In Season 2, when we were talking about his character we had this hilarious a-ha moment where we realized how many Billy Joel songs were completely reflective of what he was going through in various episodes. And we said, well, let's make it a runner where we keep playing Billy Joel songs that match the character's emotional arc. We had to get Billy's permission because it was like a lot of Billy Joel, and to his credit, he has shown a remarkable sense of humor and seems like a great guy approved all of it.

Will we ever get a Billy Joel cameo in The Boys?

We talked about it. For a minute we seriously talked about recreating one of his videos with him. But it became just prohibitively expensive.

The Boys Season 3 was confirmed at Comic-Con, but obviously there are a lot of hurdles to filming anything right now. What's it like trying to make a show during coronavirus?

I'm not gonna lie. It's really challenging. Up to now, luckily, the phase that we're in is completely functional on Zoom. We have writers' rooms every day. We're emailing scripts and outlines to each other among the writing staff. It's not slowing us down. We are lucky at least that we're in that little space in between shooting.

We're supposed to start shooting in January, and my hope, perhaps naively, is that certain the world will break our way and make things a little easier. Plentiful and quick testing would be a game-changer. Really, the thing the industry needs more than anything is plentiful tests where you can get the results in minutes. That's what we need. Because you need to test everybody at the door every day. That's how it works.

Short of that, the options they're talking about are really challenging. We could break down the crew into smaller pods that only work one at a time, but that's tripling the amount of time it takes to do anything. I get why that works on a lower budget thing. I don't know how practical that is on the higher budget stuff. So the truth is, I don't think anyone really knows. It's a lot of trial and error. I'm glad we're not the first ones out of the foxhole. I can tell you that. I’m really interested to see what some of those first pioneers figure out, and hopefully, we can adapt what they're using.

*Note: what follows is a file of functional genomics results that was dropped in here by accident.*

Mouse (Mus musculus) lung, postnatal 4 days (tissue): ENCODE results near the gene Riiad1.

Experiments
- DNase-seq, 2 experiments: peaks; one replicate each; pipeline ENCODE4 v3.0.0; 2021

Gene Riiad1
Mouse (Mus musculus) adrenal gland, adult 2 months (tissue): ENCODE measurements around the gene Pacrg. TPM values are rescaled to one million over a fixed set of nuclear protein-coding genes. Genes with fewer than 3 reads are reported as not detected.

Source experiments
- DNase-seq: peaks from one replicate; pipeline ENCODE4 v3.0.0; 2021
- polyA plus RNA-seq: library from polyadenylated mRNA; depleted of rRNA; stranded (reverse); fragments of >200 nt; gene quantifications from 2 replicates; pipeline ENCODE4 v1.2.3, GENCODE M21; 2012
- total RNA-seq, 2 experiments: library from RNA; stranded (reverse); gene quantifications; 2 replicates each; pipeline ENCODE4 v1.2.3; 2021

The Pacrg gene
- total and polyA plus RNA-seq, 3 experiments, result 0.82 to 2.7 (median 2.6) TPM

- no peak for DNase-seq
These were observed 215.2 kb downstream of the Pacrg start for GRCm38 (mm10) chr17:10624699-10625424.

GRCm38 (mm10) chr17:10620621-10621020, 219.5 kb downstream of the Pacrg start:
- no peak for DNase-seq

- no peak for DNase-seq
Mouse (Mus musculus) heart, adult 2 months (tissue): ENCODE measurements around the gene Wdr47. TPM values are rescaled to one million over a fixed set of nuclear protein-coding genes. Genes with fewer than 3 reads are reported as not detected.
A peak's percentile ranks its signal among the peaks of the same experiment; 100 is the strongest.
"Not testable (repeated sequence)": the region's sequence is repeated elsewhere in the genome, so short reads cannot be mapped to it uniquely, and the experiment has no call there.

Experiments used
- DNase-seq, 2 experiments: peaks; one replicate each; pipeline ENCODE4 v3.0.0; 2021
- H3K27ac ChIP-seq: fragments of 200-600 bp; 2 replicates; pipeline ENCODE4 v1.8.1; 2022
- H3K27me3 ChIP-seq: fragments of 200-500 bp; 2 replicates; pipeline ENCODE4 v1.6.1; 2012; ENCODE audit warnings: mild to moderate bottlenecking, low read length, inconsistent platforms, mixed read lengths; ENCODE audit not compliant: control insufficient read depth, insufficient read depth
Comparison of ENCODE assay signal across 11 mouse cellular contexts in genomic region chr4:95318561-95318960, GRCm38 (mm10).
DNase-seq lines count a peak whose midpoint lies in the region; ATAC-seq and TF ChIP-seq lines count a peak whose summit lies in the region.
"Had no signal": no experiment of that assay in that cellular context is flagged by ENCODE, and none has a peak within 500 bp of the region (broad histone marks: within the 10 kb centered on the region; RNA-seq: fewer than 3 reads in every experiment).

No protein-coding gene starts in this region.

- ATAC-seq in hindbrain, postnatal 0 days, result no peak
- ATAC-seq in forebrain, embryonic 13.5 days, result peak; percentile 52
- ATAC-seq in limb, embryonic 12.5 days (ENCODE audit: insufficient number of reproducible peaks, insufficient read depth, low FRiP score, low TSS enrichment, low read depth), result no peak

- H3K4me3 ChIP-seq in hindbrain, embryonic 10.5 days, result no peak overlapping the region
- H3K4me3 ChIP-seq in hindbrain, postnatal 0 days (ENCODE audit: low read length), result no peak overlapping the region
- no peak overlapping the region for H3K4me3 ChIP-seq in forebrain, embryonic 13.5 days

I'm sure you've noticed the trend recently that a lot more animated shows are getting announced, and that's because it's something you can do during quarantine. Have you discussed the idea of an animated The Boys spinoff?

Again, no comment.

Aya Cash as Stormfront.Amazon

Stormfront is a new character in The Boys Season 2 and she's really interesting. In the comics, it's a male character, but can you talk about the other changes you made to Stormfront for the show?

From the very beginning of talking about Season 2, I really wanted to bring in Stormfront. I thought it was a way into a lot of the issues, unfortunately, that we're talking about today in terms of white nationalism and systemic racism. But we wanted to modernize it because the character in the books is just pretty much a straight-up Nazi. But these days with social media, there's a lot of hateful ideology that is wrapped up in a very slick package to appeal to certain young people, and we wanted to reflect that.

“I wanted to have a Nazi villain, and it's crazy to me that that's even up for debate.”

We wanted the audience to go through the same process that probably a lot of these young people are going through where at first the character seems really edgy and fun and a disrupter and cool. A lot of the people online espousing this kind of stuff are really good looking. So we wanted to present that she's pretty and she's smart and she's pushing Homelander back, but then the more you learn about her, the more you realize what she really stands for. It's intentionally a misdirect to throw people off the scent of who the character turns out to be. But it's a very intentional one based on what's really going on in the world and how hate is being conveyed to an audience in modern times